Approximately 331,700 medical and clinical laboratory technologists are employed in the United States; nearly 50 percent work in hospitals. Other employers include clinics, physicians' offices, pharmaceutical labs, public health agencies, and research institutions. Some technologists work in Department of Veterans Affairs hospitals and blood banks as well as in the armed forces and the U.S. Public Health Service.
Medical technologists may concentrate on such areas as research, education, health policy development (particularly in government organizations), veterinary science, public health and epidemiology study and application, or diagnostic equipment research and development.
Graduates of schools of medical technology may receive job-placement assistance from the career services offices at their schools. Hospitals, laboratories, and other companies employing medical technologists often get in touch with these career services offices and notify them of job openings. Positions may also be secured with the assistance of various registries of medical technologists. Newspaper advertisements, online job sites, and commercial placement agencies are other sources of initial employment.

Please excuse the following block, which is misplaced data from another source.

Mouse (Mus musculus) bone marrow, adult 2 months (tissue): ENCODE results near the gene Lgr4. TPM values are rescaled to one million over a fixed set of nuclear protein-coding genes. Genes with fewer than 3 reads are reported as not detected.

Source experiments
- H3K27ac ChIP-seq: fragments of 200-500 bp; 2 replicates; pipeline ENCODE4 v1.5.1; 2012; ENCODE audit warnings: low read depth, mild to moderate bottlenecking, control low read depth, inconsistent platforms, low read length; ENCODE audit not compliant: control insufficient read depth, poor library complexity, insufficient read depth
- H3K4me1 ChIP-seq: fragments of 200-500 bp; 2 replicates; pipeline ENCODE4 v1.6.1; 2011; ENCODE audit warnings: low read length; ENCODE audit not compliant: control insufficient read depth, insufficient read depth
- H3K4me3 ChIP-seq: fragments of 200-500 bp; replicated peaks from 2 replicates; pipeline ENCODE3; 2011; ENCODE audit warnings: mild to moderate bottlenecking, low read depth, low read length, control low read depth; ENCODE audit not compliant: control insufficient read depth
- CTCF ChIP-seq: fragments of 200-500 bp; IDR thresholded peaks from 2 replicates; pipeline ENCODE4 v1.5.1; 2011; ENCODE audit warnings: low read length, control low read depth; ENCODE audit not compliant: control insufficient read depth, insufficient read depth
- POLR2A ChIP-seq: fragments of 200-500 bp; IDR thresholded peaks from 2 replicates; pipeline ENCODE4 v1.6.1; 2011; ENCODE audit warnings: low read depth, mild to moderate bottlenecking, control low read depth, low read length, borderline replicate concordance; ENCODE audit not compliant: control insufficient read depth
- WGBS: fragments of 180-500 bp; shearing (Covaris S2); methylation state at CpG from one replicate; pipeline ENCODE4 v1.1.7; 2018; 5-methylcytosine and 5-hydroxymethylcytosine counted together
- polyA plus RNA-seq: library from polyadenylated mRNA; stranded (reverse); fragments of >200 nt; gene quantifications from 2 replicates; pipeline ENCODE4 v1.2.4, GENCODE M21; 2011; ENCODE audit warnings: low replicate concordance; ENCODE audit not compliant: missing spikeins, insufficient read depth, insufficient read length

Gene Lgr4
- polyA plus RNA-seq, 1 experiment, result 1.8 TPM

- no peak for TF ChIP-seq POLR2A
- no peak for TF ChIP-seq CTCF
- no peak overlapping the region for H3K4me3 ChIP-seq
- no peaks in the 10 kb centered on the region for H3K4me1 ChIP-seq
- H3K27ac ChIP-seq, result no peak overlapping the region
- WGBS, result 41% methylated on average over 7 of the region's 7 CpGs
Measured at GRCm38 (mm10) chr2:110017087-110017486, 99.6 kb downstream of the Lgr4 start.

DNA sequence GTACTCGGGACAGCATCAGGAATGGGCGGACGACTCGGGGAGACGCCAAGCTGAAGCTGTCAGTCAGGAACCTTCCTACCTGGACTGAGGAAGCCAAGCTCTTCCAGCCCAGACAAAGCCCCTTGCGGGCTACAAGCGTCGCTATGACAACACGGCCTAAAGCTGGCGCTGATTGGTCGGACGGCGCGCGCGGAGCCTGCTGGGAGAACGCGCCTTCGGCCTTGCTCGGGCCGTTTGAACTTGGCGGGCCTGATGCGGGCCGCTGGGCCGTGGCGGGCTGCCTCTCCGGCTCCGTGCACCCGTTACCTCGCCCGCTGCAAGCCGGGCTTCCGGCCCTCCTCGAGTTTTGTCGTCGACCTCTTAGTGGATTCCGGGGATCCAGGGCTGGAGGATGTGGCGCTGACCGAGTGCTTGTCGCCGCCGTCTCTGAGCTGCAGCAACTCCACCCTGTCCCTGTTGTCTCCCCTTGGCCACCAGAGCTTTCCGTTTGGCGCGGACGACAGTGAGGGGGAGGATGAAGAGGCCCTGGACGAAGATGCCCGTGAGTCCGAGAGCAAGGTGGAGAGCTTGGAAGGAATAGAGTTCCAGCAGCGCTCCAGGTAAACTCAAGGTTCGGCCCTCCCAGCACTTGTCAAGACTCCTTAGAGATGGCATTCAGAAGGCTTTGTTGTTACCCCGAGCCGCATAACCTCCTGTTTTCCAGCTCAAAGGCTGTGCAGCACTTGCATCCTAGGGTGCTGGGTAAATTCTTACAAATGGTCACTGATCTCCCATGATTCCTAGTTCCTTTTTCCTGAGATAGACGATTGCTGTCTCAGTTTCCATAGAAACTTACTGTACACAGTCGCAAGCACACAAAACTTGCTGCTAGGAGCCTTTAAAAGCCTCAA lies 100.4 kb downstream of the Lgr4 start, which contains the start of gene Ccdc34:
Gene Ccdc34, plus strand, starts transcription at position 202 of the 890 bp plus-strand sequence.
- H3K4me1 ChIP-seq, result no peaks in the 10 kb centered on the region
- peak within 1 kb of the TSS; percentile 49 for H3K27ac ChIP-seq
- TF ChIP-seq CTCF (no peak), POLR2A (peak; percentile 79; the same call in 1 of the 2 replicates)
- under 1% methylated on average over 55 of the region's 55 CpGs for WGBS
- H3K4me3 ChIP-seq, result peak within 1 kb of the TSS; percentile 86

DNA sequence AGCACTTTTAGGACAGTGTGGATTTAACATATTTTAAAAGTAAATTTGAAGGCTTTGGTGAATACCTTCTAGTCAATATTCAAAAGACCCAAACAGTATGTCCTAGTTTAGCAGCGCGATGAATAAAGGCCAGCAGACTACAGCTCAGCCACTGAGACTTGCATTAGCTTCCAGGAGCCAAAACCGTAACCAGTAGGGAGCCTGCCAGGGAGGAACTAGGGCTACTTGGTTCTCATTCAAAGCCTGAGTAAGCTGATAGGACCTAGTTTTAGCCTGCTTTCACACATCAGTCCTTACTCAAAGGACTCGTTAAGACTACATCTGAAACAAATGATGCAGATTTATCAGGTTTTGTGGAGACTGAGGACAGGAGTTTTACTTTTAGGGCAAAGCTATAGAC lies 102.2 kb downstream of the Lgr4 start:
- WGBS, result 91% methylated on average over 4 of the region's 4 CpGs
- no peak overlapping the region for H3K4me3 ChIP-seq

Advancement can be relatively rapid in the field of medical technology. With satisfactory experience, certification, and perhaps more training, a medical technologist may advance to a supervisory position. Specialization can also lead to advancement. A medical technologist who has gained expertise in a specialty area, such as cell marker technology, biogenetics, or product development, is likely to see an increase in salary, professional prestige, and responsibilities. Considerable experience is required for advancement to a position as chief medical technologist in a large hospital. Graduate training is necessary for advancement to positions in research and teaching.
Advancement prospects may be better in large hospitals or independent laboratories that have many departments.
Tips for Entry
To learn more about the field, read
- Clinical Laboratory Science (https://www.ascls.org/communication/clinlabsci-journal)
- Lab Medicine (https://academic.oup.com/labmed/issue)
- Journal of the American Society of Cytopathology (https://cytopathology.org)
- Clinical Laboratory News (https://www.aacc.org/publications/cln)
Visit the following Web sites for job listings:
Attend the American Society for Clinical Laboratory Science's Annual Meeting and Exposition and other association conferences to take continuing education classes, learn about potential employers, and network.
Visit https://www.ascls.org/what-is-a-medical-laboratory-science-professional to read "What Is a Medical Laboratory Science Professional?" to learn more about preparing for the profession.